Baghdad church bombings leave tiny Christian minority trembling
A spate of bombs targeting churches in Baghdad this week has Iraq’s minority Christian community trembling at the prospect of being the next victim of militants trying to reignite war.
Iraqi Christians, one of the country’s weakest ethnic or religious groups, have usually tried to steer clear of its many-sided conflict. For the most part, they manage.
While Sunni and Shi’ite Muslims killed each other by the dozen at the height of Iraq’s sectarian conflict in 2006 and 2007, Christians were rarely targeted, although sometimes they were.
(Photo: A policeman at the site of a car bomb attack on a Baghdad church, 13 July 2009/Saad Shalash)
On Sunday, in apparently coordinated attacks, five bombs went off outside churches in Baghdad, killing four people and wounding 21, including a number of Christians.
Iraqi Christians or “Messihi”, as they are called by an Arabic word related to the Hebrew term “Messiah,” number around 750,000. That makes them a tiny minority in a Muslim nation of 28 million. They are mostly concentrated around Baghdad and the violent northern city of Mosul, which is still struggling to shake off al Qaeda and other Sunni Arab insurgent groups.
Historically, though, they have got on well with their Muslim compatriots. Under Ottoman rule, non-Islamic faiths were generally respected. More recently, Saddam Hussein used to draw attention to his Chaldean Christian Deputy Prime Minister Tareq Aziz, currently doing time for assisting Saddam’s mass murders of Iraqi merchants, as an example of the Baath party’s religious tolerance.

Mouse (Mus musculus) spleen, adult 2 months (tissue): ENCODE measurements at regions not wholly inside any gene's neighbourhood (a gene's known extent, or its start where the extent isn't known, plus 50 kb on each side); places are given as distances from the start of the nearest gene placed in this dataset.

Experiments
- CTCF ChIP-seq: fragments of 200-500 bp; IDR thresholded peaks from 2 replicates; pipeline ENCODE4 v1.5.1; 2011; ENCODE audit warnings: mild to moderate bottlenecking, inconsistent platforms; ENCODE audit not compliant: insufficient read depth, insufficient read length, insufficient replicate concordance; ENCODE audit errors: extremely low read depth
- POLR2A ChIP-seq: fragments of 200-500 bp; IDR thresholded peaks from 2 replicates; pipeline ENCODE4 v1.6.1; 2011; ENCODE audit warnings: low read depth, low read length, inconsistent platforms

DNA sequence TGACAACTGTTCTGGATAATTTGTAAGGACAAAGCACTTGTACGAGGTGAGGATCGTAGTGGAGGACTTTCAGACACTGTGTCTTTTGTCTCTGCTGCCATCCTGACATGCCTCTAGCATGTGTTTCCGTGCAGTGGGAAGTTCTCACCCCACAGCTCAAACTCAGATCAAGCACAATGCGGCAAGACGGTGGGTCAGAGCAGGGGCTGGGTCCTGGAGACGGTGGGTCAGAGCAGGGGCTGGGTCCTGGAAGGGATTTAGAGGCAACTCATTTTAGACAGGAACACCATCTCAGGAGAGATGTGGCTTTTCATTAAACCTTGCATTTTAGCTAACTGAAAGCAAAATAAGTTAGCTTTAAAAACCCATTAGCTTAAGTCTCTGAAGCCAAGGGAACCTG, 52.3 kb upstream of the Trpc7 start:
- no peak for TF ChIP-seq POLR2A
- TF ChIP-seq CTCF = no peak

But partly because they are small, Christians are an easy target. About 2,000 families, an estimated 12,000 people, fled Mosul after a campaign of threats and attacks on Christians there in October last year, but many have since returned.
(Photo: A man cleans up after a bomb attack on a Baghdad church, 13 July 2009/Thaier al-Sudani)
“Attacking Christians can have a big impact on public opinion, because they are a minority and the international media will take this news seriously. That’s what the extremists want,” William Warida, a Christian and chairman of a Baghdad human rights organisation told me. “And some extremists just don’t want the existence of Christians in this country at all.”
The country’s Christians fall into roughly two denominations, the majority Chaldeans under the authority of the Vatican and the minority Assyrians. “We are like one family, with two brothers: one is Chaldean, one is Assyrian. I have four grandsons: two are Assyrian and two Chladean,” says Assyrian Christian parliamentarian Yunadim Kanna. According to the Rome-based news agency Asianews.it, both Chaldean and Assyrian churches were attacked.
Many Iraqi Christians from both branches speak Syriac-Aramic, a semitic tongue related to old Aramaic, the language spoken by Jesus.
Today, many of them live in exile in Jordan or Syria, scared off by the chaos unleashed by the 2003 U.S.-led invasion.
(Photo: Mourners grieve at funeral of bombing victim, 14 July 2009/Mohammed Ameen)
“After Sunday, the Christians that were thinking of coming back from outside, now maybe they will change their minds,” said Warida. “This was a message to them not to come back.”
The Vatican’s procurator for Chaldean Catholics, Chorbishop Philip Najeem, gave the same analysis in an interview with Vatican Radio.